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I'm thinking of a specific author who propagates misinformation as fact. There's a word for this, I think it starts with an 'e', but I can't quite remember it and it is on the tip of my tongue. Any information will help. Thanks!

Also, the answer is not "a lie" or a "deception" or anything along those lines, because the person spreading the (mis)information believes it to be true. It's describing the act of promoting this information.

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  • 1
    Are you thinking of "propoganda"?
    – Dan Bron
    Nov 19 '14 at 17:51
  • 3
    I believe the term is politician.
    – Minnow
    Nov 19 '14 at 17:54
  • 2
    The technical philosophical term is Bullshit. Nov 19 '14 at 17:54
  • 1
    @John, I read that book and I love it.
    – Dan Bron
    Nov 19 '14 at 17:55
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    I'm having trouble seeing this as not a lie. Repeating an untruth or telling it the first time, it's still a lie.
    – Mitch
    Nov 19 '14 at 18:43
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Isaac Asimov once said to someone about this distinction: "I will allow you to question the accuracy of my statement but never its veracity"

If a statement lacks veracity the speaker is lying. It it is just wrong, then he is inaccurate.

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Equivocate

(verb) Use ambiguous language so as to conceal the truth or avoid committing oneself.

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  • Not quite, but closer than anyone else. The act I'm thinking of requires the speaker to have no idea that what they are stating is incorrect, so in this case, they wouldn't have anything to conceal, as they believe what they are stating to be fact.
    – Meaghan
    Nov 19 '14 at 19:35
  • @Meaghan In that case I believe the word you are looking for might be Erroneous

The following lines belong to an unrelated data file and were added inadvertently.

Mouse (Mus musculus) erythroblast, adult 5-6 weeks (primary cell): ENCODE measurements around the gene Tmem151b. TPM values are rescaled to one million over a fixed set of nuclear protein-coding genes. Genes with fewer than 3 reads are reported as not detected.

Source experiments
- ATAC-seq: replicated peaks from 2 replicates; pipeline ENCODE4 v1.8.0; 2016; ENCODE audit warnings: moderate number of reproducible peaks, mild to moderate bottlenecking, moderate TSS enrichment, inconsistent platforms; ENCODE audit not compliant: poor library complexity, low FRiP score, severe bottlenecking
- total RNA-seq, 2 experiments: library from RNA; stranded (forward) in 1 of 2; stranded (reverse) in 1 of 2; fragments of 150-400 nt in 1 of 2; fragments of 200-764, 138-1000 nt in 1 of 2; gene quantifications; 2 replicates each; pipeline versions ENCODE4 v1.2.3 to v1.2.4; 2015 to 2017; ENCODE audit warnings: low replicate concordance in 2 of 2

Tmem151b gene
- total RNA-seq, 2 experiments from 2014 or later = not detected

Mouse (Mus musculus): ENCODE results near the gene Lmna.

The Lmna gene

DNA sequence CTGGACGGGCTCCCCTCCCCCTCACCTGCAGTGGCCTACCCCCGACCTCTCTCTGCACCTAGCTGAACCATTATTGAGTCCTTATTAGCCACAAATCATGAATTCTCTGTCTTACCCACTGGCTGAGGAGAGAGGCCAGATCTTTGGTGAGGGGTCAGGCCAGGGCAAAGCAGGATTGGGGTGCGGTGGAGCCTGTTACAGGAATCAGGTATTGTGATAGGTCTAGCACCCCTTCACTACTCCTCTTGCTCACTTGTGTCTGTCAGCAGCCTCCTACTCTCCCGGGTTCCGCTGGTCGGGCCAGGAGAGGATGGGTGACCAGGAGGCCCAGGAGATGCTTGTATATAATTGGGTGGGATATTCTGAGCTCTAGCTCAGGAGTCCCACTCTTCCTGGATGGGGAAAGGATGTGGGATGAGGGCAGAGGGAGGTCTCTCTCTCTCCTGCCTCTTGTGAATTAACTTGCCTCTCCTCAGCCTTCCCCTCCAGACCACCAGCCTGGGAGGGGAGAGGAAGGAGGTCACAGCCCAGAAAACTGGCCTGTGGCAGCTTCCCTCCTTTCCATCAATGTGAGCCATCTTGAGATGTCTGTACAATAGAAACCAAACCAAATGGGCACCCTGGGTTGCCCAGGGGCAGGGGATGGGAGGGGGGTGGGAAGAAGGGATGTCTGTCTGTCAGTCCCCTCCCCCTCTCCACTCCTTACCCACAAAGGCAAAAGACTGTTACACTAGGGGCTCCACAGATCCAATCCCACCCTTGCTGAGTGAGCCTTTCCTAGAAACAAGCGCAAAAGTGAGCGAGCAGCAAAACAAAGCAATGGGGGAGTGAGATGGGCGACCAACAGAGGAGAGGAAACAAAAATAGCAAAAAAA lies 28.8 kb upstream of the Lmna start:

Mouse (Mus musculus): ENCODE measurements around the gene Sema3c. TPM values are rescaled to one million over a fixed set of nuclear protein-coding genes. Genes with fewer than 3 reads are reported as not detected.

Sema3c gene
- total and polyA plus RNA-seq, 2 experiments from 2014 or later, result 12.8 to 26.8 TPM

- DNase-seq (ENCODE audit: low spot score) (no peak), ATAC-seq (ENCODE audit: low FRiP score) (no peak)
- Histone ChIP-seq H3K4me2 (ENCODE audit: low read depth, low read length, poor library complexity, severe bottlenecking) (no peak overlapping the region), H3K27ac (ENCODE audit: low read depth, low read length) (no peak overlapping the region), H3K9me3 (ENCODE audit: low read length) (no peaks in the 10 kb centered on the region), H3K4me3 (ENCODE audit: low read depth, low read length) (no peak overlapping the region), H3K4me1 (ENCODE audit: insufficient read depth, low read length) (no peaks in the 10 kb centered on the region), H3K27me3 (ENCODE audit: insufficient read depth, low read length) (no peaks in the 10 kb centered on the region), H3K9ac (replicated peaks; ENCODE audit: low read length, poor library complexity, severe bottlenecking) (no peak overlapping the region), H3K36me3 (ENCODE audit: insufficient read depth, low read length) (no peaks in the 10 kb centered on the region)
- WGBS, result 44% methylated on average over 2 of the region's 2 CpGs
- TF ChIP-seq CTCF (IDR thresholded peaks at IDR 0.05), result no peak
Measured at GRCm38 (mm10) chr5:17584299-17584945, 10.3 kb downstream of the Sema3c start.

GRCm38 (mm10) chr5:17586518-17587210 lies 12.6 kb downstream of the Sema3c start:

– Joe Dark
    Nov 19 '14 at 19:39
  • @Meaghan I'd say that the person was ignorant, in the sense that he ignores the truth.
    – Mari-Lou A
    Nov 19 '14 at 22:36
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I can't make all of these start with an 'e' without misspelling them, but perhaps they'll jog your memory.

Propagandist (with credit to @Dan Bron)

Misinformer

A synonym of propagandist is evangelist. Depending on the context, demagogue might apply.

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  • 1
    Is there an extra 'n' in propagandist?
    – Enigmadan
    Nov 19 '14 at 18:21
  • Thanks @Enigmadan, I should have said I couldn't respond without misspelling :)
    – Minnow
    Nov 19 '14 at 18:56
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nescience

(n) Absence of knowledge or awareness; ignorance.

Nescient (adj) is synonymous with misinformed and ignorant, inasmuch as the person either deliberately or unwittingly expounds beliefs that are clearly false

self-deceiving

allowing oneself to believe that a false or unvalidated feeling, idea, or situation is true.

Wikipedia says on self-deception

Self-deception is a process of denying or rationalizing away the relevance, significance, or importance of opposing evidence and logical argument. Self-deception involves convincing oneself of a truth (or lack of truth) so that one does not reveal any self-knowledge of the deception

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  • @WS2 Fine, I wasn't aware I was in trouble. I'd already gone to bed.
    – Mari-Lou A
    Dec 14 '14 at 6:08
  • @WS2 you might want to delete your comment now, it's pretty much obsolete. :)
    – Mari-Lou A
    Dec 14 '14 at 9:21
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What about "fudge"... (verb)

  • present or deal with (something) in a vague or inadequate way, especially so as to conceal the truth or mislead.
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Are you perhaps thinking of an exaggerator, embellisher or embroiderer?

Generally speaking, the first-named overstates the facts, the second makes them seem better than they are, and the third entirely invents certain aspects of the information they are propagating.

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Mistaken

: to understand (something or someone) incorrectly
: to make a wrong judgment about (something)
: to identify (someone or something) incorrectly

Full Definition of MISTAKE

transitive verb
1: to blunder in the choice of